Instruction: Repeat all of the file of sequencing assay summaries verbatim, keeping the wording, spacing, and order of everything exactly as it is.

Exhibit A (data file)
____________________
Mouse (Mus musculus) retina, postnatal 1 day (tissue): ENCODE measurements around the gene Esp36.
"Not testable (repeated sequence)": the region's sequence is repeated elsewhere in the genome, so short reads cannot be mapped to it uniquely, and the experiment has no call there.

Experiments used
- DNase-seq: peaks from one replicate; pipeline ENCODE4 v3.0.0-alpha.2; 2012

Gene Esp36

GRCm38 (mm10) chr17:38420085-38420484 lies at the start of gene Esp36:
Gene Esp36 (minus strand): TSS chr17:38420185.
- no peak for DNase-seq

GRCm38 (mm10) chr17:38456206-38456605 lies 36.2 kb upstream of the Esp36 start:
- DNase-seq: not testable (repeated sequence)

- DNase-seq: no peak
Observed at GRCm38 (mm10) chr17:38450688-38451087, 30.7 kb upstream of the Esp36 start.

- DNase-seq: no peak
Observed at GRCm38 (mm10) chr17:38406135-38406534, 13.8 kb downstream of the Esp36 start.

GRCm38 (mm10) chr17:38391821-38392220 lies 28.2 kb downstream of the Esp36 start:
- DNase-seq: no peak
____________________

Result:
Mouse (Mus musculus) retina, postnatal 1 day (tissue): ENCODE measurements around the gene Esp36.
"Not testable (repeated sequence)": the region's sequence is repeated elsewhere in the genome, so short reads cannot be mapped to it uniquely, and the experiment has no call there.

Experiments used
- DNase-seq: peaks from one replicate; pipeline ENCODE4 v3.0.0-alpha.2; 2012

Gene Esp36

GRCm38 (mm10) chr17:38420085-38420484 lies at the start of gene Esp36:
Gene Esp36 (minus strand): TSS chr17:38420185.
- no peak for DNase-seq

GRCm38 (mm10) chr17:38456206-38456605 lies 36.2 kb upstream of the Esp36 start:
- DNase-seq: not testable (repeated sequence)

- DNase-seq: no peak
Observed at GRCm38 (mm10) chr17:38450688-38451087, 30.7 kb upstream of the Esp36 start.

- DNase-seq: no peak
Observed at GRCm38 (mm10) chr17:38406135-38406534, 13.8 kb downstream of the Esp36 start.

GRCm38 (mm10) chr17:38391821-38392220 lies 28.2 kb downstream of the Esp36 start:
- DNase-seq: no peak